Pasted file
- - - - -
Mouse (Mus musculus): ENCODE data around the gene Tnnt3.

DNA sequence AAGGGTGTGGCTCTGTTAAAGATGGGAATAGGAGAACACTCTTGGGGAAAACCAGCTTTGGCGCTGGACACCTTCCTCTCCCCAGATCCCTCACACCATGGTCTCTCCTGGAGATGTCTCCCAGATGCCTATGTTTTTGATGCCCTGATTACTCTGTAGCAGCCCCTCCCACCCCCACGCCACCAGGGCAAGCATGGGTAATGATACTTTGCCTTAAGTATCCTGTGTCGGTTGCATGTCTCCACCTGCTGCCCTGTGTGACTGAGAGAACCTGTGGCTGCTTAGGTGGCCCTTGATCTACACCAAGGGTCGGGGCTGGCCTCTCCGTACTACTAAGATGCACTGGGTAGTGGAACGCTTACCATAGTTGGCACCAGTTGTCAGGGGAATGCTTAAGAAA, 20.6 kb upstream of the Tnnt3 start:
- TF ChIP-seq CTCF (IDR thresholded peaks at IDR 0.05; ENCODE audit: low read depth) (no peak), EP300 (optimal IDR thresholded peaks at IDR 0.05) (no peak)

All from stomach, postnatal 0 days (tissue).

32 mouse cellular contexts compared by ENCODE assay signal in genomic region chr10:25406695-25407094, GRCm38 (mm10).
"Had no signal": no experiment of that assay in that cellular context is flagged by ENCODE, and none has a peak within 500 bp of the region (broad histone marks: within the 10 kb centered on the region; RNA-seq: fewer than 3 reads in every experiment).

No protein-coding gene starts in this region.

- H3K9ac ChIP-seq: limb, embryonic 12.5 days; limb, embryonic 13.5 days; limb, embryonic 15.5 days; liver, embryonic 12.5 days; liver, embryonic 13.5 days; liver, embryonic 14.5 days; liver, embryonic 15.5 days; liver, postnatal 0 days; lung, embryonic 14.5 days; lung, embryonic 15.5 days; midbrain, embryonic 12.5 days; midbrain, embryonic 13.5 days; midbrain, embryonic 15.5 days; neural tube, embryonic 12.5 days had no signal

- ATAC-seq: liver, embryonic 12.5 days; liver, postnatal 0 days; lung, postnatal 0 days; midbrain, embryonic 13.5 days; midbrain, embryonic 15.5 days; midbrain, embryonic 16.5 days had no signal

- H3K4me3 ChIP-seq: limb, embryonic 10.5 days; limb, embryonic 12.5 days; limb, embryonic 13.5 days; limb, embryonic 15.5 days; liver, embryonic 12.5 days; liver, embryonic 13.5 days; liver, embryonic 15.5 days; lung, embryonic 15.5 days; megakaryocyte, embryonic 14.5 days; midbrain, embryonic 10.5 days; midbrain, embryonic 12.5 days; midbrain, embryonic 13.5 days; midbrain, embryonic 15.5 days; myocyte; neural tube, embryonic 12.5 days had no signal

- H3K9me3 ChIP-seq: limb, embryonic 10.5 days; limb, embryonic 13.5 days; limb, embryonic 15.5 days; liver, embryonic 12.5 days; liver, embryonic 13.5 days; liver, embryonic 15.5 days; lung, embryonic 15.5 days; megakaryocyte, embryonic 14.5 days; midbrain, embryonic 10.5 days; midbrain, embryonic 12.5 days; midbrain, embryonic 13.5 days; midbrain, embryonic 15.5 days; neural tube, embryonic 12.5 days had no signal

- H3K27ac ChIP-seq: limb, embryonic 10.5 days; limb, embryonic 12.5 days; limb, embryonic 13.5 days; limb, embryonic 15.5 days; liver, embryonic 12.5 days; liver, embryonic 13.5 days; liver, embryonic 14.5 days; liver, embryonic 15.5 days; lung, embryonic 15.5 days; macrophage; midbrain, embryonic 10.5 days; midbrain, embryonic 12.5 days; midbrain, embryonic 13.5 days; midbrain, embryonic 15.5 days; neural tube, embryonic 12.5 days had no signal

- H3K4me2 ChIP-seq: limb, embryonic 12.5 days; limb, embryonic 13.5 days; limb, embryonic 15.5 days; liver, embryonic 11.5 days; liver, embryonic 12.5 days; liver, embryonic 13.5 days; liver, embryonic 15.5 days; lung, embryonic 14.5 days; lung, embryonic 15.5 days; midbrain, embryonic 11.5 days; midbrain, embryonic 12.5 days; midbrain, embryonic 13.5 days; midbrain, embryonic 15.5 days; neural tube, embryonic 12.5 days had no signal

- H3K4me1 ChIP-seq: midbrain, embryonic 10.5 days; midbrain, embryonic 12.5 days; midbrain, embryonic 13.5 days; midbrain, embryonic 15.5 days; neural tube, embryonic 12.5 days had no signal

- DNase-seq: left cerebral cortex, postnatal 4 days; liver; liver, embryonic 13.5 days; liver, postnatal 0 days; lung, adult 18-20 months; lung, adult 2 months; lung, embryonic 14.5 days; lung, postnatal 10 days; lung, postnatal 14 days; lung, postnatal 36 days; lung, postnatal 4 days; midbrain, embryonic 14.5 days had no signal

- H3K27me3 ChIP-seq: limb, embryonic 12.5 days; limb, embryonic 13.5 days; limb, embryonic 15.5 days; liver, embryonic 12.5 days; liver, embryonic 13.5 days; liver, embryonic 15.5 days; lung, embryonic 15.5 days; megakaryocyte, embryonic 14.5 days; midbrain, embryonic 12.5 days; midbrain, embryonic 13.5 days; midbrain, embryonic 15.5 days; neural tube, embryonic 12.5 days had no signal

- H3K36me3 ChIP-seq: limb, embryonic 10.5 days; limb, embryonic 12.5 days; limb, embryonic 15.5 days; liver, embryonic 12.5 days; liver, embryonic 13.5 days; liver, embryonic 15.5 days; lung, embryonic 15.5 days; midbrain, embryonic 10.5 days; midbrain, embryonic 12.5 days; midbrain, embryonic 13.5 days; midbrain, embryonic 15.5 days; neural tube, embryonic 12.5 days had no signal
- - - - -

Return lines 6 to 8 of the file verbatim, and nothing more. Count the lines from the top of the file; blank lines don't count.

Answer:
"Had no signal": no experiment of that assay in that cellular context is flagged by ENCODE, and none has a peak within 500 bp of the region (broad histone marks: within the 10 kb centered on the region; RNA-seq: fewer than 3 reads in every experiment).

No protein-coding gene starts in this region.

- H3K9ac ChIP-seq: limb, embryonic 12.5 days; limb, embryonic 13.5 days; limb, embryonic 15.5 days; liver, embryonic 12.5 days; liver, embryonic 13.5 days; liver, embryonic 14.5 days; liver, embryonic 15.5 days; liver, postnatal 0 days; lung, embryonic 14.5 days; lung, embryonic 15.5 days; midbrain, embryonic 12.5 days; midbrain, embryonic 13.5 days; midbrain, embryonic 15.5 days; neural tube, embryonic 12.5 days had no signal